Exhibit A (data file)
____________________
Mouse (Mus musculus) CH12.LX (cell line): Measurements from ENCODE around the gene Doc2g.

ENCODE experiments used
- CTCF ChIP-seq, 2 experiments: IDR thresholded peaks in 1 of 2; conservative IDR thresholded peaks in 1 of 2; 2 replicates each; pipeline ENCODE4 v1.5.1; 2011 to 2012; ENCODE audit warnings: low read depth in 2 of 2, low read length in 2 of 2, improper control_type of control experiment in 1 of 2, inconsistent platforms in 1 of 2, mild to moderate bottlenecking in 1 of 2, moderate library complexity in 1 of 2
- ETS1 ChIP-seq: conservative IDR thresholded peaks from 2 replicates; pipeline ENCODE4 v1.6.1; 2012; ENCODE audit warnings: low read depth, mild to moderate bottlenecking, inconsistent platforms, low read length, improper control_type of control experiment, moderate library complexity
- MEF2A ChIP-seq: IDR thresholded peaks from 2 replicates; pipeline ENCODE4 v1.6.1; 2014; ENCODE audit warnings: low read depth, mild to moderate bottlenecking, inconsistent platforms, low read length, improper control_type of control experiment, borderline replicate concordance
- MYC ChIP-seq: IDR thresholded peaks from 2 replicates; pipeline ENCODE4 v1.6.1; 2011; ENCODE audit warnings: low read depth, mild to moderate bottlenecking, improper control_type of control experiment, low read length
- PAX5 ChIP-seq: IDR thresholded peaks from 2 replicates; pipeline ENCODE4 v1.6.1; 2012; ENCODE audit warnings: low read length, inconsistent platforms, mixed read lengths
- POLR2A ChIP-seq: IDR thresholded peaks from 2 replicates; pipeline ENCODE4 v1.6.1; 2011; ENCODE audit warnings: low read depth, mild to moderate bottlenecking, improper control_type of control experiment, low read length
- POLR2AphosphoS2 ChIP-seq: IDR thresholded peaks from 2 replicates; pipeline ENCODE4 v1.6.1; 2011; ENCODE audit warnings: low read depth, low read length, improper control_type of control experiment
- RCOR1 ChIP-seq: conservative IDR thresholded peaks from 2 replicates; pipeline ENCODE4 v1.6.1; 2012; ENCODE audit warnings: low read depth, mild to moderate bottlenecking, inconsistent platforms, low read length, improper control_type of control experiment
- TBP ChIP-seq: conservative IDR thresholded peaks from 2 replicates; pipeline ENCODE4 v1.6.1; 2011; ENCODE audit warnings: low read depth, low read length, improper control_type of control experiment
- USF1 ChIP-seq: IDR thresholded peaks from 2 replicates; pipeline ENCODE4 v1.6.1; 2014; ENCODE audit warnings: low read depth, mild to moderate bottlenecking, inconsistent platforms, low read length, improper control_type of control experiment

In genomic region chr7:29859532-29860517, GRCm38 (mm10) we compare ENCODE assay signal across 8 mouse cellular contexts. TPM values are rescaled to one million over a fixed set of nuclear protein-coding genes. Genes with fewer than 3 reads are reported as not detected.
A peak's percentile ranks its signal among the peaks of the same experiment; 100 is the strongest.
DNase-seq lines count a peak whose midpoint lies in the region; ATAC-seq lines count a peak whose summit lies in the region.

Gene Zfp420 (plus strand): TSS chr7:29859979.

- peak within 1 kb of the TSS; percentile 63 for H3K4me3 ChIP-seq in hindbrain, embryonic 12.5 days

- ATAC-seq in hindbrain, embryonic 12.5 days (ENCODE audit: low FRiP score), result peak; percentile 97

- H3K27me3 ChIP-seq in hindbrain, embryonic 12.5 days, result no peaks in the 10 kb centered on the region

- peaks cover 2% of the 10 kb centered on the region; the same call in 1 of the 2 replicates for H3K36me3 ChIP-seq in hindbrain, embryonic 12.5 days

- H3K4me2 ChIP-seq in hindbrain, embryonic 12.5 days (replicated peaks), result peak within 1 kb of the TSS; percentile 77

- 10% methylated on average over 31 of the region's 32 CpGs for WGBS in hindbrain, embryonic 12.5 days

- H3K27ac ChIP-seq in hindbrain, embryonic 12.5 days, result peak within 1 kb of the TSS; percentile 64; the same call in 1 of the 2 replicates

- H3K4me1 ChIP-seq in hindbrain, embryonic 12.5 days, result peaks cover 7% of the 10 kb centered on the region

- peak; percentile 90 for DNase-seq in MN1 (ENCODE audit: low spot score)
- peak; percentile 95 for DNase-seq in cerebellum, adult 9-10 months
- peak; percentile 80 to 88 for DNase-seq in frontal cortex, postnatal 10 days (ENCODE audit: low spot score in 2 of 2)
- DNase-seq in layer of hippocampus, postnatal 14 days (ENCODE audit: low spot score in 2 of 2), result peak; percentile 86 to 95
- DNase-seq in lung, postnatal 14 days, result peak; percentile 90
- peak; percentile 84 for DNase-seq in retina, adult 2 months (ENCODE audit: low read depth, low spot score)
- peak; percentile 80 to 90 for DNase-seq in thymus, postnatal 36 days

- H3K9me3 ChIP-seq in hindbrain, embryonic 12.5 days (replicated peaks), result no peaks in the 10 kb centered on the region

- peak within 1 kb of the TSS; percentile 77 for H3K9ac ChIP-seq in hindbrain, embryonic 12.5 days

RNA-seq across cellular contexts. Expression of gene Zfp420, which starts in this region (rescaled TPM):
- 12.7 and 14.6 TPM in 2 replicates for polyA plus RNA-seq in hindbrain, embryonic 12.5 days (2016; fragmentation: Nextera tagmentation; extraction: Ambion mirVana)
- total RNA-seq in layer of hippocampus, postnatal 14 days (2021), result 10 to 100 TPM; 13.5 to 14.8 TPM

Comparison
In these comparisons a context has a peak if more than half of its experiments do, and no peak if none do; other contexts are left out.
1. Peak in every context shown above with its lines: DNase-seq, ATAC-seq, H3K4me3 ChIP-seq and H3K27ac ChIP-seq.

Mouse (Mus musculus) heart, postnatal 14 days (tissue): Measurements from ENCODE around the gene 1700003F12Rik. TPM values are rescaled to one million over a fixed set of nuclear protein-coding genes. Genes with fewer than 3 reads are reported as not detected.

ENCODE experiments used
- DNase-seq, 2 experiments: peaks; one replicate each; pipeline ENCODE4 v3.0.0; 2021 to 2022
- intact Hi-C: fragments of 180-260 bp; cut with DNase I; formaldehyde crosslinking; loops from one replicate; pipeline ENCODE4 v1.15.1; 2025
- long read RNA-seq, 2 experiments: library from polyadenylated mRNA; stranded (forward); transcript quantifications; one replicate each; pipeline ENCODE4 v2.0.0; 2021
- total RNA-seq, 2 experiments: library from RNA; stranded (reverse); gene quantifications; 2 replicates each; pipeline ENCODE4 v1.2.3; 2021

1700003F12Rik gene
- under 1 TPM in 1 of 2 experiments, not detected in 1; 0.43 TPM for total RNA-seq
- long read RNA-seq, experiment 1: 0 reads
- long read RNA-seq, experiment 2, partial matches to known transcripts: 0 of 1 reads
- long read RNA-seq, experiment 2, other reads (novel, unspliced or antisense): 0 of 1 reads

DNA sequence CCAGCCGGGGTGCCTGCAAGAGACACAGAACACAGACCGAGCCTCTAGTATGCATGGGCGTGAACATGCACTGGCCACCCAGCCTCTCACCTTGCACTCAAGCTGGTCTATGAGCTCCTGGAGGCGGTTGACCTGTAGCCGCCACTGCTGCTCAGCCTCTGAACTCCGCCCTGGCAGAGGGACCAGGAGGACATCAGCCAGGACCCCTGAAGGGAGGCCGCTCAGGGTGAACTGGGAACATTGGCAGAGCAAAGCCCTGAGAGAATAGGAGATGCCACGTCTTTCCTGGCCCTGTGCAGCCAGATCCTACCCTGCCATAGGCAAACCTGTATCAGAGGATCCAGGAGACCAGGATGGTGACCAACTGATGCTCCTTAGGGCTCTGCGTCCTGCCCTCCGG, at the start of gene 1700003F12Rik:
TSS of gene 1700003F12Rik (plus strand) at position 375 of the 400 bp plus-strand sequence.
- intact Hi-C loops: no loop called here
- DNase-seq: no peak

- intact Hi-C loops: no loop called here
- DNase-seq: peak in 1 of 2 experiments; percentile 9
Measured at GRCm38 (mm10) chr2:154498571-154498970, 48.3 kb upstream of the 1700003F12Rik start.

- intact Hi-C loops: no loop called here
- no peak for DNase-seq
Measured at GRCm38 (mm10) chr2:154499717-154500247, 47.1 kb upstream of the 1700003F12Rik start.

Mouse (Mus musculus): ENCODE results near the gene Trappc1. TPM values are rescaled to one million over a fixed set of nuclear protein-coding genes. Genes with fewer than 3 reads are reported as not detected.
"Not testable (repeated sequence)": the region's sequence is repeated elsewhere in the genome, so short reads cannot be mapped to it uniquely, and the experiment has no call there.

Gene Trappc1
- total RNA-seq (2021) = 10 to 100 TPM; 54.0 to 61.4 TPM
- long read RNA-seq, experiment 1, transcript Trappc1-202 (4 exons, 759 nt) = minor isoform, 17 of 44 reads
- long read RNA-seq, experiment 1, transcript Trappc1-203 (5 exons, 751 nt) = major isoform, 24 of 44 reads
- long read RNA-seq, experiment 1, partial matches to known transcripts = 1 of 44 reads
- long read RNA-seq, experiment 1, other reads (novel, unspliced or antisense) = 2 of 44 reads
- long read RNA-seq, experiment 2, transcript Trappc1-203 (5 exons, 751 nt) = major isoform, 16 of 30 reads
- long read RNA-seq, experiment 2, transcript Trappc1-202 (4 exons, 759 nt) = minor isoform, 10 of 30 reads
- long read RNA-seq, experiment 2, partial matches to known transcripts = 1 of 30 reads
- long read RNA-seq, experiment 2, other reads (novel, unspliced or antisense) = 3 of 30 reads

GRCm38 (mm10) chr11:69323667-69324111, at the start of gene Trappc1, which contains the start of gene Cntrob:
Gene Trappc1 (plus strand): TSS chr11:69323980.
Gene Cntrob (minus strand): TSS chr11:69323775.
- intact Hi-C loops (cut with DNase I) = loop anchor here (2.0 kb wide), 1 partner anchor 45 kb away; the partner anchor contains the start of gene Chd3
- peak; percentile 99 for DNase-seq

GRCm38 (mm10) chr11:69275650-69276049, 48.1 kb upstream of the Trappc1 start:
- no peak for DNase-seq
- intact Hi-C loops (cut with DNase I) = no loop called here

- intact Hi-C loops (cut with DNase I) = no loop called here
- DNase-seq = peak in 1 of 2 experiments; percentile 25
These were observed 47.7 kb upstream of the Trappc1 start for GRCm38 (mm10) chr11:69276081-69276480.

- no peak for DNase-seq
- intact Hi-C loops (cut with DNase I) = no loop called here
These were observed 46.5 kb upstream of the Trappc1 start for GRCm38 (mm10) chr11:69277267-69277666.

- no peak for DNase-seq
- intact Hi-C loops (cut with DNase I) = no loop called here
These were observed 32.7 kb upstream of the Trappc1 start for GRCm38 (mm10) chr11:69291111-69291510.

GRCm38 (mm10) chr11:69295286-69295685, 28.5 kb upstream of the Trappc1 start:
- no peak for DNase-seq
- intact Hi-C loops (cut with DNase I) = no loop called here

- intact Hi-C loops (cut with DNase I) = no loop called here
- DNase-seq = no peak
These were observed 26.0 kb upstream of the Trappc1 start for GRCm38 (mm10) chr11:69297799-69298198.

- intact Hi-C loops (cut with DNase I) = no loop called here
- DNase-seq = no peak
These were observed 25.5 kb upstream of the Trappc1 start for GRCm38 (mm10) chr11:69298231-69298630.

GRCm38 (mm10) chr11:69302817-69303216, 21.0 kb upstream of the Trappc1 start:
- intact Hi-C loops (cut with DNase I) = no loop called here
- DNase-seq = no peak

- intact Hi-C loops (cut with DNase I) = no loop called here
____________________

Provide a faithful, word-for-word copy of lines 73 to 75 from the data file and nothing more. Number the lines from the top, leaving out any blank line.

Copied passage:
GRCm38 (mm10) chr11:69323667-69324111, at the start of gene Trappc1, which contains the start of gene Cntrob:
Gene Trappc1 (plus strand): TSS chr11:69323980.
Gene Cntrob (minus strand): TSS chr11:69323775.